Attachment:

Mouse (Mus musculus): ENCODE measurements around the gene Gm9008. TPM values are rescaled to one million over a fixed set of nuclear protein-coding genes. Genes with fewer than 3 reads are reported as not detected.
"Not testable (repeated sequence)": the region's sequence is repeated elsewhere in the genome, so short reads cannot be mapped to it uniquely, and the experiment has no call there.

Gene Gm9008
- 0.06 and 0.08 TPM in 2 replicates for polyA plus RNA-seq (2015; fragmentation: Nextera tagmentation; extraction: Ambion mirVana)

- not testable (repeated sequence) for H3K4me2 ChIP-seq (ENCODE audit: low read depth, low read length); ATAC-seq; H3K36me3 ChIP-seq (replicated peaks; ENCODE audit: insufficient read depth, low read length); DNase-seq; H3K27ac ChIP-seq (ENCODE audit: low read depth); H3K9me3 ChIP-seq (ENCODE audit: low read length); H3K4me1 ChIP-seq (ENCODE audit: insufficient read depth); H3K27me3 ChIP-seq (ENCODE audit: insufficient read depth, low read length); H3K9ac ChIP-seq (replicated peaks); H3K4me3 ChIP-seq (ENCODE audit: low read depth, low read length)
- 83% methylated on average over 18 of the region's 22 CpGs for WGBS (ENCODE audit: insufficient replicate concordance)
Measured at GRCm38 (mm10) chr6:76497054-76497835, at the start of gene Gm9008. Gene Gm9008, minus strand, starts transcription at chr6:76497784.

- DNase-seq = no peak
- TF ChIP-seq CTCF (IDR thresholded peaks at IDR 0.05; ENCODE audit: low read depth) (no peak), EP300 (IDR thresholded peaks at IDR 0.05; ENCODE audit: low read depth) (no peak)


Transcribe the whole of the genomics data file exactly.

Mouse (Mus musculus): ENCODE measurements around the gene Gm9008. TPM values are rescaled to one million over a fixed set of nuclear protein-coding genes. Genes with fewer than 3 reads are reported as not detected.
"Not testable (repeated sequence)": the region's sequence is repeated elsewhere in the genome, so short reads cannot be mapped to it uniquely, and the experiment has no call there.

Gene Gm9008
- 0.06 and 0.08 TPM in 2 replicates for polyA plus RNA-seq (2015; fragmentation: Nextera tagmentation; extraction: Ambion mirVana)

- not testable (repeated sequence) for H3K4me2 ChIP-seq (ENCODE audit: low read depth, low read length); ATAC-seq; H3K36me3 ChIP-seq (replicated peaks; ENCODE audit: insufficient read depth, low read length); DNase-seq; H3K27ac ChIP-seq (ENCODE audit: low read depth); H3K9me3 ChIP-seq (ENCODE audit: low read length); H3K4me1 ChIP-seq (ENCODE audit: insufficient read depth); H3K27me3 ChIP-seq (ENCODE audit: insufficient read depth, low read length); H3K9ac ChIP-seq (replicated peaks); H3K4me3 ChIP-seq (ENCODE audit: low read depth, low read length)
- 83% methylated on average over 18 of the region's 22 CpGs for WGBS (ENCODE audit: insufficient replicate concordance)
Measured at GRCm38 (mm10) chr6:76497054-76497835, at the start of gene Gm9008. Gene Gm9008, minus strand, starts transcription at chr6:76497784.

- DNase-seq = no peak
- TF ChIP-seq CTCF (IDR thresholded peaks at IDR 0.05; ENCODE audit: low read depth) (no peak), EP300 (IDR thresholded peaks at IDR 0.05; ENCODE audit: low read depth) (no peak)